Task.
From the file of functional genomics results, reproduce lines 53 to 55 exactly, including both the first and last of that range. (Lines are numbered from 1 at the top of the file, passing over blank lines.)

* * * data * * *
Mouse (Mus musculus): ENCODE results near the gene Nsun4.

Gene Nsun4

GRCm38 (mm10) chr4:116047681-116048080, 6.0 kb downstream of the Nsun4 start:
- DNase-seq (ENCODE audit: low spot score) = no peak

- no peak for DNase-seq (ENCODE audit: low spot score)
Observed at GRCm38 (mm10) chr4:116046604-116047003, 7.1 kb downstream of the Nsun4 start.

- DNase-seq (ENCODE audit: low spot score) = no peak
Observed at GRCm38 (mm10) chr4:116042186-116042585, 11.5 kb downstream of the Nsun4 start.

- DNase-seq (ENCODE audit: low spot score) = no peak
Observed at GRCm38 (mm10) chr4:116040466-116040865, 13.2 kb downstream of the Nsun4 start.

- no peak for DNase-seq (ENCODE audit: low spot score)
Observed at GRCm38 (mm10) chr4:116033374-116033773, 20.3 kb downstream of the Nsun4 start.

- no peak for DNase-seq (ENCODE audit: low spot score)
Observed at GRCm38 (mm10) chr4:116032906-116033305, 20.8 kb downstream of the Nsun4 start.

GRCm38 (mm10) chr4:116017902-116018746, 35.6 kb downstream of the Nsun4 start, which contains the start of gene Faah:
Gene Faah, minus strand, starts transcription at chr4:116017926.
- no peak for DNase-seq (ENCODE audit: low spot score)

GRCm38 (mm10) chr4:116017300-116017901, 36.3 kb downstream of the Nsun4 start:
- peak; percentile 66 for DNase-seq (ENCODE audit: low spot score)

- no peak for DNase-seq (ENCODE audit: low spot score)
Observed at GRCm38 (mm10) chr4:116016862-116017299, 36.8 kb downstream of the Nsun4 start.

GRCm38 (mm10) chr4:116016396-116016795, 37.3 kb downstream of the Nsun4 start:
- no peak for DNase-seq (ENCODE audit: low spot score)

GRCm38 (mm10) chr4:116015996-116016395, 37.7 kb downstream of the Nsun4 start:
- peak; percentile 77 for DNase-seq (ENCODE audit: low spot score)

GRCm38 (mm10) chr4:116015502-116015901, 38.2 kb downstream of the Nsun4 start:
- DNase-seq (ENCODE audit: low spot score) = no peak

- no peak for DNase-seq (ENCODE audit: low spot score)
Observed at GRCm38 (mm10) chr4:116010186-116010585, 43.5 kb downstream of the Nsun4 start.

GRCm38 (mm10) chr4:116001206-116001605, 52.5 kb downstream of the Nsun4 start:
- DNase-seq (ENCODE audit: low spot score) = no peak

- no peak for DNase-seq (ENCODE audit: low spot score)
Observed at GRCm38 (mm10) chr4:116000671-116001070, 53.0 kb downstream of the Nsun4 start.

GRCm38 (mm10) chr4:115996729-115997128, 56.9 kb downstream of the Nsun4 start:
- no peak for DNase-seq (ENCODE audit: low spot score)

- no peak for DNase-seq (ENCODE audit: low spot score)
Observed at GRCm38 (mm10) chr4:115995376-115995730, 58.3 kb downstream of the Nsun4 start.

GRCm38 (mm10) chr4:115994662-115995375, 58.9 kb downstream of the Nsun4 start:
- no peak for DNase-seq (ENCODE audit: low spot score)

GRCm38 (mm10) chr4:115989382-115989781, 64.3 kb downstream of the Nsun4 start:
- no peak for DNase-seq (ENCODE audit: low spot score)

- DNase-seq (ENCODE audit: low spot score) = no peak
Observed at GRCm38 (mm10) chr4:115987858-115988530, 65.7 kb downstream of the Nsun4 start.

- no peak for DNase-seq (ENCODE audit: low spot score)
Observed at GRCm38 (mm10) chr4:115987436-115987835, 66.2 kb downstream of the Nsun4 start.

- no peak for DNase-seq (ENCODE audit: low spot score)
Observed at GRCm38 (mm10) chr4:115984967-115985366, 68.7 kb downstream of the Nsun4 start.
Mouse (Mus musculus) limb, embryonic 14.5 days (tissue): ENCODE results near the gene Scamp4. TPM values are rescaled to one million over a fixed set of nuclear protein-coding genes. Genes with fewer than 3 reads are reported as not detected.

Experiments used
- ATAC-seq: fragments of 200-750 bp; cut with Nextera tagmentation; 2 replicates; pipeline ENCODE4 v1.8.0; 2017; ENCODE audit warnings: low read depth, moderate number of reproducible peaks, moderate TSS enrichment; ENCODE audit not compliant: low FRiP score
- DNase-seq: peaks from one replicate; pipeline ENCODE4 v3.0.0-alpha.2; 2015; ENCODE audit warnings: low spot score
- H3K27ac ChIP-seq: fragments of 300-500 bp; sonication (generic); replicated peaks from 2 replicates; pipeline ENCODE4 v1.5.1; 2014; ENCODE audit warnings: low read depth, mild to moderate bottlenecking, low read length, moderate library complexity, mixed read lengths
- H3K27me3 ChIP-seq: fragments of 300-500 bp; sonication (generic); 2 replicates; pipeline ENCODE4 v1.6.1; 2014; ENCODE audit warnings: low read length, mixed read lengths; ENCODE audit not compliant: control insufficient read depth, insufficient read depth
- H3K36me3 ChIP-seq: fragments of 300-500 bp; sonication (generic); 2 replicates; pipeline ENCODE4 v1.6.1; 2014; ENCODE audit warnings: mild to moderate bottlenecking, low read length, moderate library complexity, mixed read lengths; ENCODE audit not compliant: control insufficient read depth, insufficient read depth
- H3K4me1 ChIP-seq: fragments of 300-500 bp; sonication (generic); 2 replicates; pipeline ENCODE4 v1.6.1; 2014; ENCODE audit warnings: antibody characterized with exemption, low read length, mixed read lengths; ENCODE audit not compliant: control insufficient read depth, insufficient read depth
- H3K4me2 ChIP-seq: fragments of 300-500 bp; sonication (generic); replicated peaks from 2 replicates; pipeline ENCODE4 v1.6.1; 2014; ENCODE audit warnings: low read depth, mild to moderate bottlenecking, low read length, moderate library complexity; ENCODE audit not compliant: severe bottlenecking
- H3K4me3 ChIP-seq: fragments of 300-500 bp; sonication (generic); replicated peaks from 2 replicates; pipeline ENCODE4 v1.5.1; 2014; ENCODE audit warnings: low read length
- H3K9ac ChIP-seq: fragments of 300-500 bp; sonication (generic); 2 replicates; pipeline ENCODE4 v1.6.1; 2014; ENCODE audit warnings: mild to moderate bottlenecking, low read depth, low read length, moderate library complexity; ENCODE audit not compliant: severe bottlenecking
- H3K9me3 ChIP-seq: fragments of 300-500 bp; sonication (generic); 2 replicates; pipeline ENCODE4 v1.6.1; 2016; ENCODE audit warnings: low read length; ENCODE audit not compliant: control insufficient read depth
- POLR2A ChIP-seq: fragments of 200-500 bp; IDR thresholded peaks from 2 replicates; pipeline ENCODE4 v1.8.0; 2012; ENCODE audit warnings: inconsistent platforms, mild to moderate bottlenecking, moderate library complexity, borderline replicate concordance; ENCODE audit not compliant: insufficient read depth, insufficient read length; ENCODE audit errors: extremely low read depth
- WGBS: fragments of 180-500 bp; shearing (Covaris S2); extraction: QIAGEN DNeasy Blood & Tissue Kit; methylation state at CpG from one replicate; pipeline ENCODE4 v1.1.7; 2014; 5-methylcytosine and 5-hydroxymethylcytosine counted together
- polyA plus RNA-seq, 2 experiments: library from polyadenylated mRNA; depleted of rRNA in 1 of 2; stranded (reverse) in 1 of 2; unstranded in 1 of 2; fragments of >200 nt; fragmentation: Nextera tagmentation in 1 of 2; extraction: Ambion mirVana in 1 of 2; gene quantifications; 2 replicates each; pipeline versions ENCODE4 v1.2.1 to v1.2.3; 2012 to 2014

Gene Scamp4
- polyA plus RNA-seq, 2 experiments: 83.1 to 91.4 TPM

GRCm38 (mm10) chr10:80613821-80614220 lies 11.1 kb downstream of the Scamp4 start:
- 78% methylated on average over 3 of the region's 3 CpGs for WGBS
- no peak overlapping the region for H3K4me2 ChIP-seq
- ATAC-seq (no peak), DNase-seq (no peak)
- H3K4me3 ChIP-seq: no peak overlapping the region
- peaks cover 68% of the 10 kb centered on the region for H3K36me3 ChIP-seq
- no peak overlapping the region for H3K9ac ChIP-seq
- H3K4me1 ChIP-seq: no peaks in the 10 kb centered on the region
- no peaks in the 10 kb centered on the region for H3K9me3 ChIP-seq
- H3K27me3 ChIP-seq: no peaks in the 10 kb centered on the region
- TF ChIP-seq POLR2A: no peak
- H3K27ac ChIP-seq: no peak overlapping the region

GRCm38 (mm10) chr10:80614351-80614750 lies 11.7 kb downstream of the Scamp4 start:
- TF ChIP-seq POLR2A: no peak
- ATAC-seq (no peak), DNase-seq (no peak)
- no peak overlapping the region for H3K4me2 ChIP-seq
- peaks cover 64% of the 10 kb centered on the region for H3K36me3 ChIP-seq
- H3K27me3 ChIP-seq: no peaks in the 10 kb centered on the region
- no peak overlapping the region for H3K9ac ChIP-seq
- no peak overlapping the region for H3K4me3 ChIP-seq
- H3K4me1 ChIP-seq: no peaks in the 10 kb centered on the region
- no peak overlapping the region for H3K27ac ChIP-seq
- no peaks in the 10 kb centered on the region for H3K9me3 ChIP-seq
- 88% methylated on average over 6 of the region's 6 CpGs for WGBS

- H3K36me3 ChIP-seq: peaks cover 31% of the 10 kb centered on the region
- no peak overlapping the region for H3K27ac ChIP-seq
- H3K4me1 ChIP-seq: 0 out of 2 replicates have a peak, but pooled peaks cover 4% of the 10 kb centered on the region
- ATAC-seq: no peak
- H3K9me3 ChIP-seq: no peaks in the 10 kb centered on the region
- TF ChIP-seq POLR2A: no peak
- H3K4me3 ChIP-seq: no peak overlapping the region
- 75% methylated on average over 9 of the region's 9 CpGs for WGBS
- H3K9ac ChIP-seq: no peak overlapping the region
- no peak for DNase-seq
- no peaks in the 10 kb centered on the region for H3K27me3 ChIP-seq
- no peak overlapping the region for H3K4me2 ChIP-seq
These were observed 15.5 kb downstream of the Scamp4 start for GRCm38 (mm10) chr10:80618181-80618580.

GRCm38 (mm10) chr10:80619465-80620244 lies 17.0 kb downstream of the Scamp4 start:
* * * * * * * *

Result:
- H3K27me3 ChIP-seq: fragments of 300-500 bp; sonication (generic); 2 replicates; pipeline ENCODE4 v1.6.1; 2014; ENCODE audit warnings: low read length, mixed read lengths; ENCODE audit not compliant: control insufficient read depth, insufficient read depth
- H3K36me3 ChIP-seq: fragments of 300-500 bp; sonication (generic); 2 replicates; pipeline ENCODE4 v1.6.1; 2014; ENCODE audit warnings: mild to moderate bottlenecking, low read length, moderate library complexity, mixed read lengths; ENCODE audit not compliant: control insufficient read depth, insufficient read depth
- H3K4me1 ChIP-seq: fragments of 300-500 bp; sonication (generic); 2 replicates; pipeline ENCODE4 v1.6.1; 2014; ENCODE audit warnings: antibody characterized with exemption, low read length, mixed read lengths; ENCODE audit not compliant: control insufficient read depth, insufficient read depth